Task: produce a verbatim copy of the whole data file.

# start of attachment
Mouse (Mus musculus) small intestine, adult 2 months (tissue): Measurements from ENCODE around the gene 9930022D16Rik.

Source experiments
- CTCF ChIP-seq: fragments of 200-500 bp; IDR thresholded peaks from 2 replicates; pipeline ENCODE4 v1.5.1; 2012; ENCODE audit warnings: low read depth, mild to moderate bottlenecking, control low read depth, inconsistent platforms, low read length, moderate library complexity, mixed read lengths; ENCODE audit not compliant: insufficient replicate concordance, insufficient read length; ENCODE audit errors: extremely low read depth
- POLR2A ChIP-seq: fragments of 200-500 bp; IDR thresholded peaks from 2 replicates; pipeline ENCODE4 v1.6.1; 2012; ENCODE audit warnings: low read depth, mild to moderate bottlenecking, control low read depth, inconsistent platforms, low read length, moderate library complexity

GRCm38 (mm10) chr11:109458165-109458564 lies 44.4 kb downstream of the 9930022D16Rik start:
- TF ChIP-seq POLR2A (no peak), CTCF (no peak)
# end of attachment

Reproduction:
Mouse (Mus musculus) small intestine, adult 2 months (tissue): Measurements from ENCODE around the gene 9930022D16Rik.

Source experiments
- CTCF ChIP-seq: fragments of 200-500 bp; IDR thresholded peaks from 2 replicates; pipeline ENCODE4 v1.5.1; 2012; ENCODE audit warnings: low read depth, mild to moderate bottlenecking, control low read depth, inconsistent platforms, low read length, moderate library complexity, mixed read lengths; ENCODE audit not compliant: insufficient replicate concordance, insufficient read length; ENCODE audit errors: extremely low read depth
- POLR2A ChIP-seq: fragments of 200-500 bp; IDR thresholded peaks from 2 replicates; pipeline ENCODE4 v1.6.1; 2012; ENCODE audit warnings: low read depth, mild to moderate bottlenecking, control low read depth, inconsistent platforms, low read length, moderate library complexity

GRCm38 (mm10) chr11:109458165-109458564 lies 44.4 kb downstream of the 9930022D16Rik start:
- TF ChIP-seq POLR2A (no peak), CTCF (no peak)